• We take a daytime flight to Salt Lake City and meet our tour leader on arrival. Transfer to a nearby hotel for an overnight stay before our journey to Moab tomorrow. 
    • Accommodation: Hotel in Moab, 1-night on half board basis.
    • In the morning we set off for Green River, stopping to bird at Price en route. We arrive at Green River – the former stomping ground of Butch Cassidy and his Wild Bunch – in time for lunch, with a further opportunity to bird there.
    • We continue in the afternoon to Arches National Park for more birding. Just north of Moab, along the Colorado River, Arches National Park has more than 2,000 natural sandstone arches, the product of hundreds of thousands of years of erosion by wind and water. 
    • Accommodation: Hotel in Moab, 2-nights on full board basis.
    • This morning we head into Arches to explore the elevated plateau with its extensive landscape of glorious panoramas, set against dramatic snowcapped mountains on the distant horizon. 
    • Due to the rivers, which provide food, water and shelter, 273 bird species have been recorded here, including blue grosbeak, yellow-breasted chat, spotted towhe, canyon wren, great blue heron and Cooper’s hawk. Even on the hottest day turkey vulture, raven and white-throated swift wheel overhead. Upland areas, dominated by grasses, shrubs and small trees, are frequented by Say’s phoebe, black-throated sparrow and western meadowlark, while piñon and scrub jays, juniper titmouse and black-throated grey warbler are seen in the piñon-juniper woodland.
    • In the afternoon we pay a visit to the wetland of Matheson Natural Reserve.
    • Today we continue west to the dramatic mesa landscapes of Islands in the Sky, a huge, flat-topped mesa with panoramic outlooks. Of the 50 or so mammal species that live here, small ones that find it easier to locate shelter, and need less food and water – such as desert cottontail, kangaroo rat and mule deer – are common and easily seen, while many others are nocturnal. North America’s largest rodent, the beaver, burrows dens into the banks of the Colorado and Green rivers, which are too wide and fast to dam.
    • In the afternoon we head south to Canyonlands National Park, famed for its dramatic big sky landscape carved out by the Colorado River. Due to the desert environment, the birdlife is similar that of Arches, but the scenery is very different.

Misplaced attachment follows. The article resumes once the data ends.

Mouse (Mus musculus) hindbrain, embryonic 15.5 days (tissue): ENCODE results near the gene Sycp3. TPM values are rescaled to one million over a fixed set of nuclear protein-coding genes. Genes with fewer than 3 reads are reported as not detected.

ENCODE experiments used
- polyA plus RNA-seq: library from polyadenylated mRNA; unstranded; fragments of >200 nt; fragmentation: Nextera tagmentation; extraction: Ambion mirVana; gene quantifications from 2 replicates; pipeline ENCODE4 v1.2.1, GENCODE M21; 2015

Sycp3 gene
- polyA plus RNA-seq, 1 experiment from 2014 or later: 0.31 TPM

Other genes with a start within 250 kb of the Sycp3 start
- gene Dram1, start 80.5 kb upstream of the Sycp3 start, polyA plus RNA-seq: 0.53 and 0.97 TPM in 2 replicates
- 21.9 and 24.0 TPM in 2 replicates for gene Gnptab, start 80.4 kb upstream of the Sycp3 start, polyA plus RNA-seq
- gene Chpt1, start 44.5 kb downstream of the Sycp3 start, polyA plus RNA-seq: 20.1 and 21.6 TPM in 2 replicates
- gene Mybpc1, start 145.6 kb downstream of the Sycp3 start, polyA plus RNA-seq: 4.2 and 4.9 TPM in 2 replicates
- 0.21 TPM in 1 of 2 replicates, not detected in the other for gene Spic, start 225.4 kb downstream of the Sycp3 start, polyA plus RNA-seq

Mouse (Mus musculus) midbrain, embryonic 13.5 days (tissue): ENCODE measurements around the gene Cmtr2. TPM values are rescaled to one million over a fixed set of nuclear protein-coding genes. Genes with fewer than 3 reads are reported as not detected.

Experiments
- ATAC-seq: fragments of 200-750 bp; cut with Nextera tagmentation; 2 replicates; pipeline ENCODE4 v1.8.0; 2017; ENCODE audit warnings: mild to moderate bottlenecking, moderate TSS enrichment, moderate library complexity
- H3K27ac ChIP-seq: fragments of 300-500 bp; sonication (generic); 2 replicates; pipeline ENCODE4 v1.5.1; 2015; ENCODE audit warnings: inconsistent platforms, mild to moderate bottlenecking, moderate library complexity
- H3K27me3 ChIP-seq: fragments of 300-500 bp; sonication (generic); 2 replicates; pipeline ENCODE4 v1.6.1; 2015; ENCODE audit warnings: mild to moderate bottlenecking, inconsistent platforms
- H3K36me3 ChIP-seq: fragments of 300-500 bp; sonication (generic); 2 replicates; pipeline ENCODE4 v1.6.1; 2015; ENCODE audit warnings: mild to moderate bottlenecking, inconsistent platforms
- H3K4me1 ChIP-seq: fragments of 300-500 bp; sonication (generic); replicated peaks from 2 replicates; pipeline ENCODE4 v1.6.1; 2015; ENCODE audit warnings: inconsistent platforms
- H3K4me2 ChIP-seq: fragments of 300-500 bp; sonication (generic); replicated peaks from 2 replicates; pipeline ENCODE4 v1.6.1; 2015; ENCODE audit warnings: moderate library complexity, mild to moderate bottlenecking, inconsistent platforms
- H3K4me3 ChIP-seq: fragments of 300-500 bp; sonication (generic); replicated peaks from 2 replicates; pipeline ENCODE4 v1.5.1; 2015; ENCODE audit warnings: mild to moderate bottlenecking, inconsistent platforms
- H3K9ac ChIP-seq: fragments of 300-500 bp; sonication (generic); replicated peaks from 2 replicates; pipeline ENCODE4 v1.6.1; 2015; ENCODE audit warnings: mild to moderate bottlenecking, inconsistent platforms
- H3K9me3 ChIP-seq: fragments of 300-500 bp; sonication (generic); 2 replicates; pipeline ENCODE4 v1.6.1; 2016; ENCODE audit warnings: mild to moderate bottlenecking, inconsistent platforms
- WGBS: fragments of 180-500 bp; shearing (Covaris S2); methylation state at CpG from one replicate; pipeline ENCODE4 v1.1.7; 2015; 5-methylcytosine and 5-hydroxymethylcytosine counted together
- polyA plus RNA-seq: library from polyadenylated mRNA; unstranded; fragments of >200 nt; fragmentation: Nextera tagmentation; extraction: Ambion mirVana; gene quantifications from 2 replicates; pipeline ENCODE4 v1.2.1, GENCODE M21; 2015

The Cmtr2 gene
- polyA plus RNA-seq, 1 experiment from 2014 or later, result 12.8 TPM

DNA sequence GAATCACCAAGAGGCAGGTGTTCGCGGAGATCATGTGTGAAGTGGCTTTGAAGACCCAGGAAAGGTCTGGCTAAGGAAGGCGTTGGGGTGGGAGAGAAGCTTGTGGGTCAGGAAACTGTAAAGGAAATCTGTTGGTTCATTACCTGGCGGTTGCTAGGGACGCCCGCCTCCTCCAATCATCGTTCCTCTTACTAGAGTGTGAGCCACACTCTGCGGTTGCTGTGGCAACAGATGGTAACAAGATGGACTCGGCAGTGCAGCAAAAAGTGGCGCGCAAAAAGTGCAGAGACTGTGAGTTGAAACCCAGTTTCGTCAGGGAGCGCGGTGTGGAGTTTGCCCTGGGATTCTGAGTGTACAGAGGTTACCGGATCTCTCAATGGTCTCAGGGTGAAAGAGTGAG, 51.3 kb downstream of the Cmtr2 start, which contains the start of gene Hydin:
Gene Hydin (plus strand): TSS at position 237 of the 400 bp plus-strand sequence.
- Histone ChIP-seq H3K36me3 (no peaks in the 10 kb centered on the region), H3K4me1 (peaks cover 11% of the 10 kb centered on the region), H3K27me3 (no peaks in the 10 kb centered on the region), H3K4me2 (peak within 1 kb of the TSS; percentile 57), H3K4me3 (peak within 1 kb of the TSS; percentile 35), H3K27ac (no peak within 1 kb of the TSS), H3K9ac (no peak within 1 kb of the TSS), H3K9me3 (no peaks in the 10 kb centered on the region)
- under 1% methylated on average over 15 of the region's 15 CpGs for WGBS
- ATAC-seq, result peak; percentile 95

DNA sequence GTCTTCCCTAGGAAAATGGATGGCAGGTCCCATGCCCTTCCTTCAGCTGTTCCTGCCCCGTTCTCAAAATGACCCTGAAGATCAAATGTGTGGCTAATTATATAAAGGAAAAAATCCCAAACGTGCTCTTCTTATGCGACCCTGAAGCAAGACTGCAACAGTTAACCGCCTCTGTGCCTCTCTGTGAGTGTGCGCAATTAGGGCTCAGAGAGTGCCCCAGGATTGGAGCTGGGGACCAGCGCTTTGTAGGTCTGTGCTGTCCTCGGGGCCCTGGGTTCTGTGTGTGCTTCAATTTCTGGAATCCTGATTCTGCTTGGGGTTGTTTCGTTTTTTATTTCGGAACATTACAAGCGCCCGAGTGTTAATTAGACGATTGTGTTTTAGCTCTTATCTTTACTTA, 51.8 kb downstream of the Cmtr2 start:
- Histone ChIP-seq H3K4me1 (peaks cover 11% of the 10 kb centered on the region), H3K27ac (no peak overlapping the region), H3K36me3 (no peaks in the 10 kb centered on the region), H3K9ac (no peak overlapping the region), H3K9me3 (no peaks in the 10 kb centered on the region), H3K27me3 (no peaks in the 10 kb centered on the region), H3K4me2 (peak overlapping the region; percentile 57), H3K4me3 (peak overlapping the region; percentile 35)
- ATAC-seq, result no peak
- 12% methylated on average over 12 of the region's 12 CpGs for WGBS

• Accommodation: Hotel in Monticello, 1-night on full board basis.
    • This morning we continue south, birding as we go, passing a pair of remote towering buttes known as “Bears Ears", whose rich history is indicated by the many early human and Native American artefacts found at archaeological sites. 
    • Further west, we visit Natural Bridges National Monument which became Utah's first national park in 1908. The profound silence may give an impression of lifelessness, yet there are many animals. The desert climate favours reptiles such as lizards and snakes which regulate body temperature with sunshine and shade. Various amphibians include one species of salamander. Frogs and toads take advantage of springs and pools – when present – and remain dormant during drier times. Hearing a cacophony of toad calls in White Canyon is a memorable experience
    • Accommodation: Hotel in Torrey, 1-night on full board basis.
    • In the morning we visit Capitol Reef National Park, a 65-million-year-old fold in the earth’s crust along the Fremont River. Away from the river, the landscape is arid with natural bridges and arches, black volcanic boulders washed down from plateaux, and a series of cliffs known as the Fluted Wall. 
    • As we walk trails in search of birds, we can see the adaptations local plants have made to ensure their survival. More than 230 bird species have been recorded here, including peregrine falcon, golden eagle, Mexican spotted owl, Bullock's oriole, and the rusty-brown coloured canyon wren. We should also see rock wren, which inhabits rocky slopes as high as 3,300 metres, and dusty-blue-coloured piñon jay, which was introduced as a game bird in the 1950s.
    • We then continue on to Bryce, arriving in time to watch sunset over an unparalleled panorama of rock features.
    • Accommodation: Hotel in Bryce, 1-night on full board basis.
    • After an early start to see sunrise from the canyon rim, we take a morning walk in Bryce Canyon. The small and intimate park is full of geological features such as intricate pinnacles and hoodoo rocks that take on human forms and contain every colour of the rainbow, yet are very different to those of Zion and the Grand Canyon
    • In the afternoon we take a scenic drive along the rim for more views. As this is higher in elevation, the forests contain birds such as Townsend’s solitaire, Clark’s nutcracker, migrant Townsend’s and yellow-rumped warblers mingling with resident mountain chickadees, or both mountain and western bluebirds, and flocks of pinyon jays. Utah prairie dog, mule deer and elk are also present. 
    • Finally we head west through Red Canyon and along the Sevier River.
    • Accommodation: Hotel in Page, near Lake Powell, 1-night on full board basis.
    • The morning is devoted to a boat trip on Lake Powell to Forbidding Canyon and Rainbow Bridge, the sacred site the Navajo First Nations people know as 'the rainbow of stone', where we walk and explore the surroundings.
    • Since Glen Canyon dam was built in 1963, some 315 species have been recorded here, including wintering divers, dabbling ducks, waders, gulls and terns. Further downriver, large populations of waterfowl include diving ducks, coots, grebes and loons – mainly American coot and Western grebe, though small numbers of gadwall, green-winged teal, ring-billed gull, common goldeneye and redhead are also present.
    • Back at Page, we have lunch before continuing southwest to the rim of the Grand Canyon – a UNESCO World Heritage Site – where we stop at several viewpoints to see the canyon in all its splendour. We should even have time for a late afternoon walk to watch California condors coming in to roost.
    • Accommodation: Hotel in Grand Canyon National Park, 2-nights on full board basis.
    • It’s worth rising early to enjoy a view of sunrise from the rim, where the canyon is around 16 kilometres wide and over one and a half kilometres deep.